On Wednesday, authorities in Germany said the H5N1 avian flu virus had been detected in a cat killed by the disease over the weekend. Like the majority of the more than 100 dead birds officially infected with H5N1 in Germany since mid-February, the cat was found on the Baltic coast island of Rügen.
The infected cat was discovered in the restricted area of the island where most of the bird cadavers have been found since the disease's outbreak in Germany two weeks ago. Health officials believe the cat may have eaten an infected bird. It was a stray that had only recently been adopted and was not, according to the state agriculture minister Till Backhaus, a "cuddly cat." His owner hasn't shown any signs of infection, though he remains in close contact with the health authorities. In the meantime, health authorities throughout the country have called for pet owners to keep their cats indoors and their dogs leashed at all times.
While the virus has proven deadly for a number of felines big and small in Asia, this is the first documented case in a cat in Europe. Germans are particularly concerned because the housecat, with an estimated population of 7.5 million, is Germany's favorite pet. In Thailand, tigers and leopards have fallen victim to the virus in the three waves of avian flu since 2003. Most contracted the disease from eating infected raw chicken. In the worst outbreak, in October 2004, however, authorities determined that at least some of the 147 tigers killed or euthanized as a result of the virus, were infected by tiger to tiger transmission.
Now that the virus has killed a housecat, worries are increasing that it could become easier for humans to get infected. According to the World Health Organization (WHO), most of the people who were infected with the virus had direct contact with infected live or dead poultry. Of the 173 cases of avian flu in humans, 93 were fatal. Vietnam has seen the most cases thus far -- 93 in total with 42 fatal infections. Closer to Europe, in Turkey, 12 cases have been detected in humans, with four fatalities. Currently, the disease can't be transmitted from human to human, but scientists fear that if it does, it could cause a pandemic of a magnitude not seen since the Spanish flu H1N1, which killed as many as 50 million people between 1918 and 1920.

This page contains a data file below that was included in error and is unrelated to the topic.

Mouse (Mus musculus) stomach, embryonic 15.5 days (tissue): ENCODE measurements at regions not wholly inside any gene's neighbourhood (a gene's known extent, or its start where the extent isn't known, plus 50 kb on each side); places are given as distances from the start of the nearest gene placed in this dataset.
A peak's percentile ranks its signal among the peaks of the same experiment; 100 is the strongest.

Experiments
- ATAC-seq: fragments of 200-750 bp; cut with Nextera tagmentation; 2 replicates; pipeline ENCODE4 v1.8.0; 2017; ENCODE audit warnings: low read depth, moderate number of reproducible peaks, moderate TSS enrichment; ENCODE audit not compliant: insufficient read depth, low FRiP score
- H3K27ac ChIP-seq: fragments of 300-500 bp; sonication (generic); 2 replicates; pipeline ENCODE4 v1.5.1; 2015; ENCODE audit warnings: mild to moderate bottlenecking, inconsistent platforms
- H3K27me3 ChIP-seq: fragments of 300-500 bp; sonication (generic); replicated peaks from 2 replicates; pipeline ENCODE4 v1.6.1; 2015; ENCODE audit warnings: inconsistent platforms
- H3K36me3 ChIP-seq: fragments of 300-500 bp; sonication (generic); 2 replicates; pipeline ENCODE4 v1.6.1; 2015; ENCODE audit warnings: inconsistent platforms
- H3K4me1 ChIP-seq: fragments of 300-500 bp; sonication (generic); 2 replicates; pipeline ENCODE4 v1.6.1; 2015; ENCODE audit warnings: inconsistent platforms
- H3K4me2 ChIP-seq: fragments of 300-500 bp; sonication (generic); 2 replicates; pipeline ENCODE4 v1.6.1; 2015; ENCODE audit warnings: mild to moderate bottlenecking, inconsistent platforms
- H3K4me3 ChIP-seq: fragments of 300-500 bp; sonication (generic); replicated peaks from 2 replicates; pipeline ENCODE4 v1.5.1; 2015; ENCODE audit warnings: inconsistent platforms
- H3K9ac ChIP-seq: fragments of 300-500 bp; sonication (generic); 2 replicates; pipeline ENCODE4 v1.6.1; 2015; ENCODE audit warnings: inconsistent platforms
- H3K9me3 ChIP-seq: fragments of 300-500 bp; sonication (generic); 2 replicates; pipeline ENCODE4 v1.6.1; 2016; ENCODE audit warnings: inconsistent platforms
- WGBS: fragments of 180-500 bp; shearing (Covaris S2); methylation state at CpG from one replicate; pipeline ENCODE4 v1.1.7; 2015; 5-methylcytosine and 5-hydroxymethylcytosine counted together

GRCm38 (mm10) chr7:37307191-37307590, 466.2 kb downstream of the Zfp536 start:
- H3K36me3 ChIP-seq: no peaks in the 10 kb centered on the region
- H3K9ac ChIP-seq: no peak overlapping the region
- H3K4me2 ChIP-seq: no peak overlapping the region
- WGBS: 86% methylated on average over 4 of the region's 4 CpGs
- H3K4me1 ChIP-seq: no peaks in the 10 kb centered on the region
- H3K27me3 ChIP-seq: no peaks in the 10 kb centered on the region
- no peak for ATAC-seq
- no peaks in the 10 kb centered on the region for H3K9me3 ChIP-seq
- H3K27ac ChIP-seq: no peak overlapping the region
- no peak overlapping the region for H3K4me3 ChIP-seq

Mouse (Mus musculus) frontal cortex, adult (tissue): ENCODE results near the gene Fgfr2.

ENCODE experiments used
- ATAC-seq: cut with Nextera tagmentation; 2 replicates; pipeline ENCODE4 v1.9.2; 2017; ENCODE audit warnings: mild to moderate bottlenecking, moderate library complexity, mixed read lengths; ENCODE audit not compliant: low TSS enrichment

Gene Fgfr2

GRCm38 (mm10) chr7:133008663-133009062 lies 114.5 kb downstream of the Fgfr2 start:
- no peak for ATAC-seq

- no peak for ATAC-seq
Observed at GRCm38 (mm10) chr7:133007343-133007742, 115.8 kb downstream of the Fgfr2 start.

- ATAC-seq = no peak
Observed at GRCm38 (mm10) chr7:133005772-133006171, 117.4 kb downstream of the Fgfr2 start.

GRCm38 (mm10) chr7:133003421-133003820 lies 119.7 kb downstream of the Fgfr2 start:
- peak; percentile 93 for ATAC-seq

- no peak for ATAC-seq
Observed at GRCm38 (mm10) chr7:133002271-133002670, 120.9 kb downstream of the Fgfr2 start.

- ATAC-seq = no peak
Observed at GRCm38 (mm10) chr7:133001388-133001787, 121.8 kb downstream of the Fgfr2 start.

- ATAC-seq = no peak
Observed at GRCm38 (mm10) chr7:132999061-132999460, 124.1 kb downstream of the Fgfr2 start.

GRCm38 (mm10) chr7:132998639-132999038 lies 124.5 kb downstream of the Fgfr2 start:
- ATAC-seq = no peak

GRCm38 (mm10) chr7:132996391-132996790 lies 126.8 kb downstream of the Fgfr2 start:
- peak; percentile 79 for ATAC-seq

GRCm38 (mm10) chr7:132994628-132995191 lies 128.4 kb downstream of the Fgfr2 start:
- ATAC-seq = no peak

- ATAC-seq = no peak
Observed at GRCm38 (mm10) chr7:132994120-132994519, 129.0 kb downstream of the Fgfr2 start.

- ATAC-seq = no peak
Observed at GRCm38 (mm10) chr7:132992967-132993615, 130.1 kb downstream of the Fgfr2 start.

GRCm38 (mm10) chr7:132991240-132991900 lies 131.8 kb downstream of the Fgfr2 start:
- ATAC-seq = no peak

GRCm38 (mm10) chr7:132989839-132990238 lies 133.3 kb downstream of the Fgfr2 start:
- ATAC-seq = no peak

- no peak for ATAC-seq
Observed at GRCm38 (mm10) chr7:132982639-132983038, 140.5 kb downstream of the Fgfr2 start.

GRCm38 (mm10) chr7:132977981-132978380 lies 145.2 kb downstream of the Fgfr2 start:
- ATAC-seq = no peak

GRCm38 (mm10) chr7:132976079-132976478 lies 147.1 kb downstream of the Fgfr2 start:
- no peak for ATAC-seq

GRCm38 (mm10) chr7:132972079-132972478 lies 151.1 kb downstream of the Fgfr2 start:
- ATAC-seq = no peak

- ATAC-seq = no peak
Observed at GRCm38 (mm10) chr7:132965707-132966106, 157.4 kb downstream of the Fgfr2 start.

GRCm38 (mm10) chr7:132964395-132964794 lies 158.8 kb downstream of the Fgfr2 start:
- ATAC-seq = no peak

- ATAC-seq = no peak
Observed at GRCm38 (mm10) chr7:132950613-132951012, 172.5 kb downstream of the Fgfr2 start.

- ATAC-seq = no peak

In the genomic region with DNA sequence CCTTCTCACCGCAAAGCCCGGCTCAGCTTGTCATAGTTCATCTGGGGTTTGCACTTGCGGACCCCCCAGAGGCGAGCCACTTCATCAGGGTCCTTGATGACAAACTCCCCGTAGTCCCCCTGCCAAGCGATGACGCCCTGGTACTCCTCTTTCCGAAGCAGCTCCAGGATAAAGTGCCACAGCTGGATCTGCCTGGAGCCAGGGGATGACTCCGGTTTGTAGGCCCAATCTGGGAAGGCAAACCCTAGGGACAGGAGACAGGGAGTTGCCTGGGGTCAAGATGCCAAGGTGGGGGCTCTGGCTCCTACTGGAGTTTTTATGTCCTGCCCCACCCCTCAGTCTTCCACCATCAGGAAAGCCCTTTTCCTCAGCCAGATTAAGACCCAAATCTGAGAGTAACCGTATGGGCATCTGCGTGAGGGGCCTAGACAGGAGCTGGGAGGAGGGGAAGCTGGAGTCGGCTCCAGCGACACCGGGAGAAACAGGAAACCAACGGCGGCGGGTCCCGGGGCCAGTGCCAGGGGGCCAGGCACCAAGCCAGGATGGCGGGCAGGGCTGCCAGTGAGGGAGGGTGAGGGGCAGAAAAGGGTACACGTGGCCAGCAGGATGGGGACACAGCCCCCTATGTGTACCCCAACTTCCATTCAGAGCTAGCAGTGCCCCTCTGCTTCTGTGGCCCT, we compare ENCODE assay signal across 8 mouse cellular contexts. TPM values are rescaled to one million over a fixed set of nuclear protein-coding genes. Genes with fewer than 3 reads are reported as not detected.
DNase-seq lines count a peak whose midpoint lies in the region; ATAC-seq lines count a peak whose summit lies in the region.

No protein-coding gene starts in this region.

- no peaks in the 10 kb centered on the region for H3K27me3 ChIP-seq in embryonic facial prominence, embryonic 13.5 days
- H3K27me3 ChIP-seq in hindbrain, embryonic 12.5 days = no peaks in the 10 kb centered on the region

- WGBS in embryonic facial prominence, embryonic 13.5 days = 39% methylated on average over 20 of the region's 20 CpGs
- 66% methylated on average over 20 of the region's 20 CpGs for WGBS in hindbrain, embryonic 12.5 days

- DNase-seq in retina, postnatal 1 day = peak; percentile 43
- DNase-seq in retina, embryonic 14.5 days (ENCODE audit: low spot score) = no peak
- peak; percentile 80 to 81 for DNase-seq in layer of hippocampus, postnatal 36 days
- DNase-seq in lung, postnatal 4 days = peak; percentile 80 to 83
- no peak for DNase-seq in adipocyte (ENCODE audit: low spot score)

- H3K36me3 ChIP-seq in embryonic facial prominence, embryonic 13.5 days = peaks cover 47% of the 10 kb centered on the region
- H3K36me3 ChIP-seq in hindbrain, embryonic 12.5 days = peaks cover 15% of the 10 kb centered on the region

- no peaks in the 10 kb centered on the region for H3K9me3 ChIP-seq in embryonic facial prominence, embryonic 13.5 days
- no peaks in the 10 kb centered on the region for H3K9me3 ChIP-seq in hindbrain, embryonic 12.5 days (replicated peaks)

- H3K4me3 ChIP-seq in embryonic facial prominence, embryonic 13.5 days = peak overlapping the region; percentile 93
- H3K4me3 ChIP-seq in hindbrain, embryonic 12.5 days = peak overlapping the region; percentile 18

"Every day there's another country"
The H5N1 virus is spreading rapidly at the moment. In the last month alone, it has been detected in some 20 new countries. Dr. Anthony Fauci, head of the U.S. National Institute of Allergy and Infectious Diseases, told a conference on bird flu in Washington, D.C., "Every day there's another country ... and it's going to go all the way across (the globe) -- there's no doubt about it." Sweden is the most recent to be added to the list, and authorities expect more cases to turn up throughout Africa. Africa poses a particularly difficult case for experts. The combination of some 1.1 billion chickens kept mostly in backyard farms combined with the easy movement of birds across borders and limited awareness about the disease, could make it difficult to detect bird flu fast enough to prevent the worst impact.
Meanwhile, European poultry producers are getting nervous. Poultry consumption in Italy fell by as much as 70 percent according to some reports. In Germany, a spokesman for Germany's €2 billion annual poultry industry told the Berliner Zeitung, "The demand for poultry products already fell last autumn by about 10-15 percent and has remained at that lower level," unaffected by the outbreak on Rügen. "We expect that it will remain that way," he added. If the disease makes its way into indoor stalls, it could pose a grave threat to the country's 120 million chickens, turkeys and ducks, as well as to an egg industry with an annual production volume of 13 billion.
In France, Europe's largest producer of poultry, the outbreak of H5N1 on a turkey farm in the south could have disastrous consequences for an industry worth an estimated €6 billion. Authorities reacted quickly after 400 turkeys died of the H5N1 virus by having the rest of the 11,000 birds slaughtered. Still, some 20 countries including Japan and the US instituted at least a partial ban on French poultry. And after the first strains of the disease were found in the Asian part of Turkey last October, French consumers shunned eggs, causing a 30 percent drop in sales since November and leading to industry losses of €130 million.
On Wednesday, authorities continued to urge people to remain calm. According to a statement released by WHO, "to date, no epidemiological data suggest that the disease can be transmitted to humans through properly cooked food (even if contaminated with the virus prior to cooking). However, in a few instances, cases have been linked to consumption of dishes made of raw contaminated poultry blood."